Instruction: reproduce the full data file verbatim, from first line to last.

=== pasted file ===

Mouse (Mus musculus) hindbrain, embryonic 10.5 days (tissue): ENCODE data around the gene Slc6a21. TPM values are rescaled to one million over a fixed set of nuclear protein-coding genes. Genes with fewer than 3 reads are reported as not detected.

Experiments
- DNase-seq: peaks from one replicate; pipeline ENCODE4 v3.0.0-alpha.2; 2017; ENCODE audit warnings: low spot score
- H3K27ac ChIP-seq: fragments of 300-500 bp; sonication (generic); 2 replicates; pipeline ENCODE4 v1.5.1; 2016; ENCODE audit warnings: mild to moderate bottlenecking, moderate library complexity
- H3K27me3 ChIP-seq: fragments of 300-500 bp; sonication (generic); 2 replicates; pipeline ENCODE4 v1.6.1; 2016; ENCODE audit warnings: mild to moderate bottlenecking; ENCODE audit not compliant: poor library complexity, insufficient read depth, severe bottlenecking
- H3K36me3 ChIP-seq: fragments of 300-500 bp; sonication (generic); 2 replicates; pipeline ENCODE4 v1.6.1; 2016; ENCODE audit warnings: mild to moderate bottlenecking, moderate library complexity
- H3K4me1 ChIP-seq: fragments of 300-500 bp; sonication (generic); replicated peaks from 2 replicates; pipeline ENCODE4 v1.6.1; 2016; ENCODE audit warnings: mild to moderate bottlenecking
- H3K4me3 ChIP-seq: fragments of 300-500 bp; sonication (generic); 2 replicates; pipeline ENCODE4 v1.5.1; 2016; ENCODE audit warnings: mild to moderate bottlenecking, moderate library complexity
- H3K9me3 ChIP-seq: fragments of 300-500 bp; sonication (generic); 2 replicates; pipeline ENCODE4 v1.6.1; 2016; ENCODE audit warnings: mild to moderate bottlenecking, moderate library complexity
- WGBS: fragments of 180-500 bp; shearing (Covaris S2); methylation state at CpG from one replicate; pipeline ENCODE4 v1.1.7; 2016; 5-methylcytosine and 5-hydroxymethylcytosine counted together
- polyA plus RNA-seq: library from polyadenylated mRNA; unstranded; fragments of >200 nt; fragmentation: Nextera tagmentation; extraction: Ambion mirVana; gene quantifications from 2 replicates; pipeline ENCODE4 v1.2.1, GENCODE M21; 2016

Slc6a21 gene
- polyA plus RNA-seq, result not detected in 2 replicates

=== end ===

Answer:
Mouse (Mus musculus) hindbrain, embryonic 10.5 days (tissue): ENCODE data around the gene Slc6a21. TPM values are rescaled to one million over a fixed set of nuclear protein-coding genes. Genes with fewer than 3 reads are reported as not detected.

Experiments
- DNase-seq: peaks from one replicate; pipeline ENCODE4 v3.0.0-alpha.2; 2017; ENCODE audit warnings: low spot score
- H3K27ac ChIP-seq: fragments of 300-500 bp; sonication (generic); 2 replicates; pipeline ENCODE4 v1.5.1; 2016; ENCODE audit warnings: mild to moderate bottlenecking, moderate library complexity
- H3K27me3 ChIP-seq: fragments of 300-500 bp; sonication (generic); 2 replicates; pipeline ENCODE4 v1.6.1; 2016; ENCODE audit warnings: mild to moderate bottlenecking; ENCODE audit not compliant: poor library complexity, insufficient read depth, severe bottlenecking
- H3K36me3 ChIP-seq: fragments of 300-500 bp; sonication (generic); 2 replicates; pipeline ENCODE4 v1.6.1; 2016; ENCODE audit warnings: mild to moderate bottlenecking, moderate library complexity
- H3K4me1 ChIP-seq: fragments of 300-500 bp; sonication (generic); replicated peaks from 2 replicates; pipeline ENCODE4 v1.6.1; 2016; ENCODE audit warnings: mild to moderate bottlenecking
- H3K4me3 ChIP-seq: fragments of 300-500 bp; sonication (generic); 2 replicates; pipeline ENCODE4 v1.5.1; 2016; ENCODE audit warnings: mild to moderate bottlenecking, moderate library complexity
- H3K9me3 ChIP-seq: fragments of 300-500 bp; sonication (generic); 2 replicates; pipeline ENCODE4 v1.6.1; 2016; ENCODE audit warnings: mild to moderate bottlenecking, moderate library complexity
- WGBS: fragments of 180-500 bp; shearing (Covaris S2); methylation state at CpG from one replicate; pipeline ENCODE4 v1.1.7; 2016; 5-methylcytosine and 5-hydroxymethylcytosine counted together
- polyA plus RNA-seq: library from polyadenylated mRNA; unstranded; fragments of >200 nt; fragmentation: Nextera tagmentation; extraction: Ambion mirVana; gene quantifications from 2 replicates; pipeline ENCODE4 v1.2.1, GENCODE M21; 2016

Slc6a21 gene
- polyA plus RNA-seq, result not detected in 2 replicates